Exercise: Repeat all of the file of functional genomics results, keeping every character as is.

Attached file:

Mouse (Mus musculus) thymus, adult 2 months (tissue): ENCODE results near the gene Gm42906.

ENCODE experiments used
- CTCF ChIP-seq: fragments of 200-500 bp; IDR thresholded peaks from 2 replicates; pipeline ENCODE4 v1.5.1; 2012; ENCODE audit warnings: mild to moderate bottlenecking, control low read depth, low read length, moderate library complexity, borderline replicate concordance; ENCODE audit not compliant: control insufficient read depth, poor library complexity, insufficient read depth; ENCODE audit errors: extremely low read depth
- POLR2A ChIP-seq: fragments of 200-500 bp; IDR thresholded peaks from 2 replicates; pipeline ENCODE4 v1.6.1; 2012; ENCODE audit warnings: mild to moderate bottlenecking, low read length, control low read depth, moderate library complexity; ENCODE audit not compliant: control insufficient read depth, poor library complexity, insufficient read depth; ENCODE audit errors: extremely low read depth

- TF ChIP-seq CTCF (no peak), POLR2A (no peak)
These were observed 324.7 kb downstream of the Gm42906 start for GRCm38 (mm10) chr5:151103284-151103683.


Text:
Mouse (Mus musculus) thymus, adult 2 months (tissue): ENCODE results near the gene Gm42906.

ENCODE experiments used
- CTCF ChIP-seq: fragments of 200-500 bp; IDR thresholded peaks from 2 replicates; pipeline ENCODE4 v1.5.1; 2012; ENCODE audit warnings: mild to moderate bottlenecking, control low read depth, low read length, moderate library complexity, borderline replicate concordance; ENCODE audit not compliant: control insufficient read depth, poor library complexity, insufficient read depth; ENCODE audit errors: extremely low read depth
- POLR2A ChIP-seq: fragments of 200-500 bp; IDR thresholded peaks from 2 replicates; pipeline ENCODE4 v1.6.1; 2012; ENCODE audit warnings: mild to moderate bottlenecking, low read length, control low read depth, moderate library complexity; ENCODE audit not compliant: control insufficient read depth, poor library complexity, insufficient read depth; ENCODE audit errors: extremely low read depth

- TF ChIP-seq CTCF (no peak), POLR2A (no peak)
These were observed 324.7 kb downstream of the Gm42906 start for GRCm38 (mm10) chr5:151103284-151103683.